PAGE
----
Informal Dialogue with the UNODC Executive Director

Informal Dialogue with the UNODC Executive Director Ms. Ghada Waly, Wednesday 10.30-11.30

Opening remarks

Jamie Bridge, VNGOC: This is a meeting that we hold every year. And I’m really pleased that we’ve continued this tradition that we have with the Vienna NGO committee to have this informal dialogue and this opportunity for civil society to ask questions. We selected the questions in advance there was an open call, which all NGOs were invited to submit their question.

Ms. Ghada Waly, Executive Director, UNODC: I’m glad we have been able to continue this tradition. Despite the restrictions of the pandemic. And I thank you for joining us here in the room and online from different time zones. The work of UN ODC to promote health, safety and sustainable development relies on our partnership with civil society organizations, both here in Vienna, and most especially through our field offices to provide support on the ground. Partnerships are a key component of UN od C’s corporate strategy for 2021 2025 as well as our strategic vision for Africa 2030 And your strategic vision for Latin America and the Caribbean. These documents keep the role of civil society front and center and we are relying on your cooperation and contributions so that they can be implemented as efficiently as effectively as possibly. Your insights also help to ensure that our interventions are informed by realities on the ground and address the needs of affected populations. Furthermore, civil society voices held to bring important issues to the attention of Member States and the international community and contribute to developing effective strategies to address and counter the world drug problem. These interactions present multiple opportunities for sharing information, best practices and lessons learned. And I urge you to make the most of them. Thank you and I look forward to hearing your questions and to our dialogue.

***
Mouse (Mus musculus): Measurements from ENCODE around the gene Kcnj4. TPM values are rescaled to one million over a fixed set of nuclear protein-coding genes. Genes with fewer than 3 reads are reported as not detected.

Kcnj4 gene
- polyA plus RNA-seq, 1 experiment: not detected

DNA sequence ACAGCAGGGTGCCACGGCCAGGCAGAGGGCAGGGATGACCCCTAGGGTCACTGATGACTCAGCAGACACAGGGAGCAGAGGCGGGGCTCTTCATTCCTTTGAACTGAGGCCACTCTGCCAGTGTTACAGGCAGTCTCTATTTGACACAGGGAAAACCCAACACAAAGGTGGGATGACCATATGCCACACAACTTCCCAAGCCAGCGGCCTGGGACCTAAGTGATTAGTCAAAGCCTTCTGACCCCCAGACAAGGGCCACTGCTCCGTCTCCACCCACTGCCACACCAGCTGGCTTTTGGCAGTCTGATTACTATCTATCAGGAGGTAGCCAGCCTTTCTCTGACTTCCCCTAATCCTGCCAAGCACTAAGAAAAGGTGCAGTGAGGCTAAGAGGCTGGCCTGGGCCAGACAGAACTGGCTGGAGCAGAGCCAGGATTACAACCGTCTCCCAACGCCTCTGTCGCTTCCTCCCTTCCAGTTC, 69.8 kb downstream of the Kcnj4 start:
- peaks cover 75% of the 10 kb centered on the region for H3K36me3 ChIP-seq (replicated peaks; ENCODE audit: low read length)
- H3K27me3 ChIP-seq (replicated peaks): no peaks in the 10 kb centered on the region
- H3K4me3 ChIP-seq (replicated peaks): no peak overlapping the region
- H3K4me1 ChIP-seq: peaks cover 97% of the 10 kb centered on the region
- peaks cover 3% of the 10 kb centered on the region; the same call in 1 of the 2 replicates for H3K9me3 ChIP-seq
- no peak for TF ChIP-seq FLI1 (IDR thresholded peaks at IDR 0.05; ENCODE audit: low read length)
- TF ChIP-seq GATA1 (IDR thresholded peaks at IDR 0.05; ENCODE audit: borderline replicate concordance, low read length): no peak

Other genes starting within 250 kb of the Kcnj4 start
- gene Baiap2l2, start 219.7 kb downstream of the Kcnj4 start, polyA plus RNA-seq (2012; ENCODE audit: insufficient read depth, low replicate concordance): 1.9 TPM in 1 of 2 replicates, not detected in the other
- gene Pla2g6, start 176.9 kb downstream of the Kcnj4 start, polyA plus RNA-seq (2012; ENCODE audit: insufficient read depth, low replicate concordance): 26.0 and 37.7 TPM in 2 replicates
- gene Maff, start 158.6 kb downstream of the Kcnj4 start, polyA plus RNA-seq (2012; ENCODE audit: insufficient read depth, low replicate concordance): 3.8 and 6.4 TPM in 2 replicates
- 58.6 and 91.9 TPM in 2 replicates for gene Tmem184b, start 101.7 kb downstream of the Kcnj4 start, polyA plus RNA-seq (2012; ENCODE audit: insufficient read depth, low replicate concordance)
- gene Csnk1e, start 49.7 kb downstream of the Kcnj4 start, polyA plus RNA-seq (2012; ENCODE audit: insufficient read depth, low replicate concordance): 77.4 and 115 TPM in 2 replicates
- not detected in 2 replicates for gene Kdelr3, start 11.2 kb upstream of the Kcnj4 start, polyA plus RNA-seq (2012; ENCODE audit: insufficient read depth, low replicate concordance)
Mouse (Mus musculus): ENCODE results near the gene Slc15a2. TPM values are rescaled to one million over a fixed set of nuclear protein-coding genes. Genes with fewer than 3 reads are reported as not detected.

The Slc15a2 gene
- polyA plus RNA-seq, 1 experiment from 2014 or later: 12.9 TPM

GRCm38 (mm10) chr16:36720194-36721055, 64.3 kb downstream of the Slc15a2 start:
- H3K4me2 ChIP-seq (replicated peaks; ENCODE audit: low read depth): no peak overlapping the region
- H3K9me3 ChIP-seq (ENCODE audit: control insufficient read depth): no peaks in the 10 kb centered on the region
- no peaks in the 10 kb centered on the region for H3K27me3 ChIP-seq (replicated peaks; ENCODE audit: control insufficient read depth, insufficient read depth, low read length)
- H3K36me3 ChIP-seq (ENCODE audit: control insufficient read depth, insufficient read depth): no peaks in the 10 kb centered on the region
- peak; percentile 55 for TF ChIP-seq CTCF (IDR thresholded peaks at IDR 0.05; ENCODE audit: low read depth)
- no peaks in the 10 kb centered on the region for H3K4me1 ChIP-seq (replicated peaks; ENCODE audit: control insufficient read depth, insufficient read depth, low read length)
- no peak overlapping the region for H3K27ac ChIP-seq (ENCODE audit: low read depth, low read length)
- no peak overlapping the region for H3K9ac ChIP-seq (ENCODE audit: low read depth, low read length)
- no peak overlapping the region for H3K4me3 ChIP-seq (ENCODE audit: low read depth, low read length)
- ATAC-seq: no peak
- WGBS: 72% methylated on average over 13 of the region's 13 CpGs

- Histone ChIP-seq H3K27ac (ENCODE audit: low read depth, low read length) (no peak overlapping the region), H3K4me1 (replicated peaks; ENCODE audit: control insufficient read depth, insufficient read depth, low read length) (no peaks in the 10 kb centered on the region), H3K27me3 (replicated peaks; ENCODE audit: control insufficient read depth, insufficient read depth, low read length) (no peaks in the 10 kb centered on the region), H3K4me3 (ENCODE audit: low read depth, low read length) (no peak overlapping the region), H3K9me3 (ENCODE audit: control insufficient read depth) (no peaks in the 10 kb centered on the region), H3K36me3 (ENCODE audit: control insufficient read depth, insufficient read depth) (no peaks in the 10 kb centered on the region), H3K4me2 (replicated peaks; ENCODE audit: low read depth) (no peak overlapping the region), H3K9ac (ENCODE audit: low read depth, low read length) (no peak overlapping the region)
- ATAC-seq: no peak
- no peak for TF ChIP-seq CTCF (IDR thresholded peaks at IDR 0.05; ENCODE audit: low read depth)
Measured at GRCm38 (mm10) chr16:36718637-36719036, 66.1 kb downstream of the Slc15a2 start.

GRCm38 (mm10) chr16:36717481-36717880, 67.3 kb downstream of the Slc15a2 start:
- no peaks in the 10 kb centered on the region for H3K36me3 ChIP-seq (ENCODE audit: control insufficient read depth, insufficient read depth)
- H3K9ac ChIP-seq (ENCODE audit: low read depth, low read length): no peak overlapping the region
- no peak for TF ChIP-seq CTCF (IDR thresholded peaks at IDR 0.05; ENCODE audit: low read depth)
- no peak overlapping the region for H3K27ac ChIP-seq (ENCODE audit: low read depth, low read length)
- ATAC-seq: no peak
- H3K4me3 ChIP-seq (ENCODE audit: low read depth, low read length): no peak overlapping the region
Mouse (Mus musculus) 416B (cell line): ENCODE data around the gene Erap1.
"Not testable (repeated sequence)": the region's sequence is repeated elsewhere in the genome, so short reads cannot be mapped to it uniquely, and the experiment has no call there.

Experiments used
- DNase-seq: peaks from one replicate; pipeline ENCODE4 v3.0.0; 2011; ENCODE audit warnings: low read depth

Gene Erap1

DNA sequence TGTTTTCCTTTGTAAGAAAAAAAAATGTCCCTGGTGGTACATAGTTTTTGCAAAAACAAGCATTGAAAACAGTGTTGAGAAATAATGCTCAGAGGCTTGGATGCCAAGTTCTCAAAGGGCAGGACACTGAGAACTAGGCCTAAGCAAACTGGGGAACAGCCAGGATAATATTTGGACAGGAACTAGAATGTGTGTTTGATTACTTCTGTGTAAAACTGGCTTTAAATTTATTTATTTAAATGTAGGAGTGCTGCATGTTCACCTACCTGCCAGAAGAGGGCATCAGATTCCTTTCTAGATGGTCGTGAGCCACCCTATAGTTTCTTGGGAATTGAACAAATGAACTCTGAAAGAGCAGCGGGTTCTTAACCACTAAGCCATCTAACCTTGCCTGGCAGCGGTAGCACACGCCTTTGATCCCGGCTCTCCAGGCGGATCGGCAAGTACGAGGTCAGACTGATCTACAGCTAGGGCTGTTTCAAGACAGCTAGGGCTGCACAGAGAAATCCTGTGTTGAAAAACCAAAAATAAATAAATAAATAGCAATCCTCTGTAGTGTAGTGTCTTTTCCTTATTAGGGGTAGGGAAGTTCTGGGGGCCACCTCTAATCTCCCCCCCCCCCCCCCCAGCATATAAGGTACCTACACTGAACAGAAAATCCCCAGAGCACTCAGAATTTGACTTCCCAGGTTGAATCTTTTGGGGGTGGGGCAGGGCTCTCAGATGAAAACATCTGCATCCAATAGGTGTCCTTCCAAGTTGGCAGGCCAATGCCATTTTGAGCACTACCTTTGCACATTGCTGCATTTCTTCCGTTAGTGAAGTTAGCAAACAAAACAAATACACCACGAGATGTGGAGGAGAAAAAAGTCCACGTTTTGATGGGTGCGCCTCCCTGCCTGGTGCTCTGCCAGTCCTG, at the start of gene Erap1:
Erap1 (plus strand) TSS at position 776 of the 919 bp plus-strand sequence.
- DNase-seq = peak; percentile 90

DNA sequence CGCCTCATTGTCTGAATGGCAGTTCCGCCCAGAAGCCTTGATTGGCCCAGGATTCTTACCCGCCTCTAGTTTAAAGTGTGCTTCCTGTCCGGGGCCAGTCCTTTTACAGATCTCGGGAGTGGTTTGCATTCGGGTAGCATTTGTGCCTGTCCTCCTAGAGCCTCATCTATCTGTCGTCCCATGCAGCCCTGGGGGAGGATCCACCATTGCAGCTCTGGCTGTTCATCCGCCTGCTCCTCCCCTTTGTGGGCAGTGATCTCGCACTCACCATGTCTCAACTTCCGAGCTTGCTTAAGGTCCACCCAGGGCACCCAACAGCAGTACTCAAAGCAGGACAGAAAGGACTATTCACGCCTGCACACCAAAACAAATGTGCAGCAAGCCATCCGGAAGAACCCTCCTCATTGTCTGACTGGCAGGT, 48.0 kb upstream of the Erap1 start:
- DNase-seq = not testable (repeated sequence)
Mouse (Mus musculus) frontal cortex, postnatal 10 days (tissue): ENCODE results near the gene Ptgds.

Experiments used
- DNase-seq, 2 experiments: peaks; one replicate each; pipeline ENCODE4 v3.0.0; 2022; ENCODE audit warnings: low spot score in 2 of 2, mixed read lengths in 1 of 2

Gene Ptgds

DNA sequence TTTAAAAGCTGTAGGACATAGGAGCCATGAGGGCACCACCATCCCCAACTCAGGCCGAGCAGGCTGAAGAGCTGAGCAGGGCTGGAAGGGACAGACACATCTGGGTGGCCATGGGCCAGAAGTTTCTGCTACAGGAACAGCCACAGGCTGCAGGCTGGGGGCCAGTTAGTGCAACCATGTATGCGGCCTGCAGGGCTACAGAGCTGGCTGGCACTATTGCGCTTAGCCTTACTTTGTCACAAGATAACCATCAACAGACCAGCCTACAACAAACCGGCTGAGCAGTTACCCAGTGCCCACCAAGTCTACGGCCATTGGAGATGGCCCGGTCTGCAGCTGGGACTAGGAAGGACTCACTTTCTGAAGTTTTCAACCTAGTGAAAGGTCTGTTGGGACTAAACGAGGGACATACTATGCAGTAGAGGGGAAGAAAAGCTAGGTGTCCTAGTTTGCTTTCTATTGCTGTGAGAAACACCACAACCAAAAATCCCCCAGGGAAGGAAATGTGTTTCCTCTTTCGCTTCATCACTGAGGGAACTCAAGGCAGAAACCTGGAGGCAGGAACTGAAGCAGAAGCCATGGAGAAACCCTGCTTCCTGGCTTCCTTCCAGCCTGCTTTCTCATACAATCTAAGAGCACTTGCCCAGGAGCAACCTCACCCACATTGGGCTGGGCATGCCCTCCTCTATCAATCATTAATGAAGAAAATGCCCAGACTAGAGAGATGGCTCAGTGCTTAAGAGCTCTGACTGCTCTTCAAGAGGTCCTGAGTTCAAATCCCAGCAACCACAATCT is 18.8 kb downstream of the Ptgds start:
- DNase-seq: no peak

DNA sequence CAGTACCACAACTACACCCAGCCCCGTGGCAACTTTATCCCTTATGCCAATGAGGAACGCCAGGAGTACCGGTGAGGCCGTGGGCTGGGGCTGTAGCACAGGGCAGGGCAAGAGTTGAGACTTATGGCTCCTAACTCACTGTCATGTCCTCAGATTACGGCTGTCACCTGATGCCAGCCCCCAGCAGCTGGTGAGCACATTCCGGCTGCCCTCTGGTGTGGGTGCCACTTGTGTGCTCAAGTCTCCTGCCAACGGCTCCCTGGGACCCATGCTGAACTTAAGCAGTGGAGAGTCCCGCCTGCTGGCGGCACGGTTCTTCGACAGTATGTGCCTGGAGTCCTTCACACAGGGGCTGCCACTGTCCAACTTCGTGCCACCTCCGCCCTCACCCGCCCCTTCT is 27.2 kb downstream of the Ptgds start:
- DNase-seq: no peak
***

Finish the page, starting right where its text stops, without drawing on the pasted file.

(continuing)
1. NDLEA- National Drug Law Enforcement Agency, Nigeria (Uzzi Osahon Henry) & Green Crescent Zimabwe (Dr. Nemache Mawere) & CADCA – Community Anti-Drug Coalitions of America, United States, (Chris Doarn)

Community-based substance use prevention is a sound investment, with every dollar invested having the potential to result in savings of between $2 and $20. How does UNODC support programs on primary prevention strategies for children and how will UNODC collaborate with Member States to ensure that community-based substance use prevention becomes a higher priority in response to the world’s drug problems.